Arzu Ahmadova's curator insight, April 30, 2014 3:56 AM

Yellowstone milli parkı partlayarsa nə qədər insan öləcək?

Gene Gagne's curator insight, October 13, 2015 9:32 AM

I must be living under a rock. This is the first time I hear of this.

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If You Aren't Even Sure What a Landform is, This is the Place for You.

Learners read the definitions of geological terms and identify the landforms in various images. Tagged as cape, coastline, isthmus, island, mountains, peninsula, plains, plateaus, valley,
Ken Patson's insight:

Some students, no matter what the grade level, have never seen many of the landforms that a geography teacher wants them to know about.  This presentation goes over many of the basics, with photos or pictures, of many of the landform basics.  Could you tell the difference between a cape and peninsula?  Would you know where in North America you could find one of each? Build your knowledge and confidence using this presentation.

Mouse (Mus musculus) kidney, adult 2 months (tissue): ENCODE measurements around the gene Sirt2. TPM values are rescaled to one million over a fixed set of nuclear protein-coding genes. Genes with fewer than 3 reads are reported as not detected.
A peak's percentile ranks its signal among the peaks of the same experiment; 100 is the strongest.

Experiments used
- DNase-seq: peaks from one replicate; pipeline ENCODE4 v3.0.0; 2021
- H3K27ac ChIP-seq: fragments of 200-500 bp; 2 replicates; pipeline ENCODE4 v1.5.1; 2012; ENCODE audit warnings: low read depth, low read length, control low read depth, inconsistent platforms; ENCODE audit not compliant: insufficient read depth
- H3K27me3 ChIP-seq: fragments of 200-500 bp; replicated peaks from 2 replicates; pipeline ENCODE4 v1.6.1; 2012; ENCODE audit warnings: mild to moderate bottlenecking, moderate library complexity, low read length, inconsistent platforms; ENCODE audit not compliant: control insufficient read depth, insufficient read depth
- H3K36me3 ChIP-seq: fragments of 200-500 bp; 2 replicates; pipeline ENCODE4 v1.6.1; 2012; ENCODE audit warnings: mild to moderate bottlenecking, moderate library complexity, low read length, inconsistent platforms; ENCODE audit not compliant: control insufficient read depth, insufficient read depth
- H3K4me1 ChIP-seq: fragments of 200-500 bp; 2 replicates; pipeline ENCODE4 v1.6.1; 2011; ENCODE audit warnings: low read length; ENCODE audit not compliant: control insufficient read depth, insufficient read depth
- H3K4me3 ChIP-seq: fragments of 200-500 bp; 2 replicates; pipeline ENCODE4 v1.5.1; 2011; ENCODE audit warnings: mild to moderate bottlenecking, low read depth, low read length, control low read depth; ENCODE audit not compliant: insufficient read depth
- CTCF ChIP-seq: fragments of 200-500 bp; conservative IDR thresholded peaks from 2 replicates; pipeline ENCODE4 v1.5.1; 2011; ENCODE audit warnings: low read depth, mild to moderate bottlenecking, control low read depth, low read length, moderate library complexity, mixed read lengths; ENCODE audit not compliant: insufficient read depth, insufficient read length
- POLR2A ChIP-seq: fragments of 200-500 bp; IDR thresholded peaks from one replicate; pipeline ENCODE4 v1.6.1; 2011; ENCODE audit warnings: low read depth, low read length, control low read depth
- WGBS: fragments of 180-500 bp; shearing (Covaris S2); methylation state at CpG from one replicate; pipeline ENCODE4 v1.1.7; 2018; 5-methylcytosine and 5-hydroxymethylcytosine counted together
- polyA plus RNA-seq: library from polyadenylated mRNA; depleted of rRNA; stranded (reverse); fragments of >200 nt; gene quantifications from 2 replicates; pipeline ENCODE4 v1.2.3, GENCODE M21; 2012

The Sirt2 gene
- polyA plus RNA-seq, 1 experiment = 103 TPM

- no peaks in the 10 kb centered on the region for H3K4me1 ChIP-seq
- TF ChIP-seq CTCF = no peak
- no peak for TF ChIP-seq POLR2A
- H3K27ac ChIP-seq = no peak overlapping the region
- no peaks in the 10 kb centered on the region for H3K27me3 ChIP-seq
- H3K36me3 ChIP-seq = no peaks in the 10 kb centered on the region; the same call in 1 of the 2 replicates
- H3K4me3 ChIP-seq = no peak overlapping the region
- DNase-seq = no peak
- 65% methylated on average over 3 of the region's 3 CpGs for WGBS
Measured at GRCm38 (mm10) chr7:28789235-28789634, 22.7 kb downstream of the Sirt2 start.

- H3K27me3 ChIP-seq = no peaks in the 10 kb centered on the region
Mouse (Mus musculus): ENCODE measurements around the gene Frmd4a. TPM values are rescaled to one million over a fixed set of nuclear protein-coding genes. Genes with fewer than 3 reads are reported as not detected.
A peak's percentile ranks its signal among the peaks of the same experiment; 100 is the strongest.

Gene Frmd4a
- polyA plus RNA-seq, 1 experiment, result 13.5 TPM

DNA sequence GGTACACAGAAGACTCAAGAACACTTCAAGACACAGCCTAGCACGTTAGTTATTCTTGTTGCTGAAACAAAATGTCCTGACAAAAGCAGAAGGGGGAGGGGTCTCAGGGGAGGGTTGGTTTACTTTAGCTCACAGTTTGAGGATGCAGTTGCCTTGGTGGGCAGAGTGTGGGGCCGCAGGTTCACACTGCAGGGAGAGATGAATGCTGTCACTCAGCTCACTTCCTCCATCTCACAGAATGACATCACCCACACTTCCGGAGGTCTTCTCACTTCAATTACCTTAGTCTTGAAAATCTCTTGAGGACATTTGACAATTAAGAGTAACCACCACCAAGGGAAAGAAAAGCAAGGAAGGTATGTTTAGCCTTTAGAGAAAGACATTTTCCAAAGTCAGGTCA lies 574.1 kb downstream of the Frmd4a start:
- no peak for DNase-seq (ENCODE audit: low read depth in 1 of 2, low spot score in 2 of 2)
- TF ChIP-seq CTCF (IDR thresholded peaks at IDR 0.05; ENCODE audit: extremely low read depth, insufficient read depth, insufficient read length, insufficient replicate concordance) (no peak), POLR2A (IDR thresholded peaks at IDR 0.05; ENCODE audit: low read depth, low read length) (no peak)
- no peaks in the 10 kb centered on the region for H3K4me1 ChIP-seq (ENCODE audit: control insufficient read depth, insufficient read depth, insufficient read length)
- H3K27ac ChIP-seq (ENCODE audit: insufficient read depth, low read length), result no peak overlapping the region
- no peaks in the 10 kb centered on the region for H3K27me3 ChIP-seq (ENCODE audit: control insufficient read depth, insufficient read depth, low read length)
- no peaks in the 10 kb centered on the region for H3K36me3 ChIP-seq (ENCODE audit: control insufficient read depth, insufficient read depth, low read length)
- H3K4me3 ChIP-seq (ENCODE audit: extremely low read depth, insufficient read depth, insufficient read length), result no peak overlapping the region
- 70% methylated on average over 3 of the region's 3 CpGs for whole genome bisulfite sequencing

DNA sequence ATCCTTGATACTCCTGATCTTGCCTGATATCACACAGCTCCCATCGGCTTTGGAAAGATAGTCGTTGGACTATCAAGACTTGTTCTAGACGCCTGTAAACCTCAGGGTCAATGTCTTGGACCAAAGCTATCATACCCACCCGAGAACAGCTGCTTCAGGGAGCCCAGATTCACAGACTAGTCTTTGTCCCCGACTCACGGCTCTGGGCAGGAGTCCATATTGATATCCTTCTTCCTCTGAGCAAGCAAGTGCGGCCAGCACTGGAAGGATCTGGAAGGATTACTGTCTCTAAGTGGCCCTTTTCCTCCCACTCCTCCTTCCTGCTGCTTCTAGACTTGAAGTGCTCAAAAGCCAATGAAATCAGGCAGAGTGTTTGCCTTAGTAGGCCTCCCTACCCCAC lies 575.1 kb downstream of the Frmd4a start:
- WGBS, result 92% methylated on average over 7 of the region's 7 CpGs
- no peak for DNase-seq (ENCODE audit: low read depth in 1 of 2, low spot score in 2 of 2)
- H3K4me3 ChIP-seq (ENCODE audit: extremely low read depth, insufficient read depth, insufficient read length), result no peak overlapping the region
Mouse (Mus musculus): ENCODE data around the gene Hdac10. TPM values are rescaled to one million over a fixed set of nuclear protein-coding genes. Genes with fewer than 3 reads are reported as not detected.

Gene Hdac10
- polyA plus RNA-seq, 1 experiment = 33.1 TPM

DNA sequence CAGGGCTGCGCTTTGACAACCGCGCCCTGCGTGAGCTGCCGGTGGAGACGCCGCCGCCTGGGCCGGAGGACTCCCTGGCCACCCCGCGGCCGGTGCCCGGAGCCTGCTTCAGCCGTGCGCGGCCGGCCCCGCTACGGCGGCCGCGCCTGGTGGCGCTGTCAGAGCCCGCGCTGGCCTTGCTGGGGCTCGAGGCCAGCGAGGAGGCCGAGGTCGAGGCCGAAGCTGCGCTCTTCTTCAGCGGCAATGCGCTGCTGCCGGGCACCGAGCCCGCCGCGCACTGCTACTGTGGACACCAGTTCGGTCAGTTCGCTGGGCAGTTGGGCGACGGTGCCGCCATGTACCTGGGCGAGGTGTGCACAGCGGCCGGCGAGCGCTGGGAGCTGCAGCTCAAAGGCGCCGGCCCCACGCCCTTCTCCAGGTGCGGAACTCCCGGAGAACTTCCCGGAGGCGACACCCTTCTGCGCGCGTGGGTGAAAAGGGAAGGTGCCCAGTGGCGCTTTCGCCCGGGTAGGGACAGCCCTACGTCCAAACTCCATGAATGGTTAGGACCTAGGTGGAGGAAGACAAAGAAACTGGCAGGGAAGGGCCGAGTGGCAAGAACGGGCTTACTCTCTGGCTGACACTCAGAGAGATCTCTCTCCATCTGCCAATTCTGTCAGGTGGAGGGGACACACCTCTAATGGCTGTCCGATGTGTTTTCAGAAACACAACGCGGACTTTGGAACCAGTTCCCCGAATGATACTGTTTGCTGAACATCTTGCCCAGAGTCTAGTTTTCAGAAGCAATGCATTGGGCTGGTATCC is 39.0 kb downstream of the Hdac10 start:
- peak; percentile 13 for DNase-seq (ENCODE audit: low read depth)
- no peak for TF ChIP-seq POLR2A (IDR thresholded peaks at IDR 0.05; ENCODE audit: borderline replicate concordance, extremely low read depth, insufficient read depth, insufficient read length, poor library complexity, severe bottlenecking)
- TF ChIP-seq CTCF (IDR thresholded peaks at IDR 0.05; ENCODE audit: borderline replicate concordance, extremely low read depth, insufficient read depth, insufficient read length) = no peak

Author: Barbara Laedtke

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Landforms of the United States from Alaska to Florida

Landforms of the United States from Alaska to Florida | Geography of North America | Scoop.it
From the summit of its highest peak, Denali, to the vast shimmering marshes of the Everglades, draining into the Gulf of Mexico, the landforms of North America impress with their variety. Because so ...
Ken Patson's insight:

While this article says that it is about North America, it really only mentions landforms from the United States of America.  Reading this can be used as to raise students' level of interest in specific landforms and used as a jumping off point for further research.  How many of you know that Wisconsin, known for its dairy products, has rock plateaus that look very similar to those found in Colorado? Take a peek here (http://en.wikipedia.org/wiki/Glacial_Lake_Wisconsin) for more information on Glacial Lake Wisconsin. 

 

Written by Ethan Schowalter-Hay, Demand Medi

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How the Canadian Provinces and Territories Got Their Names

How the Canadian Provinces and Territories Got Their Names | Geography of North America | Scoop.it
Here's a little more Canadian history on this Canada Day.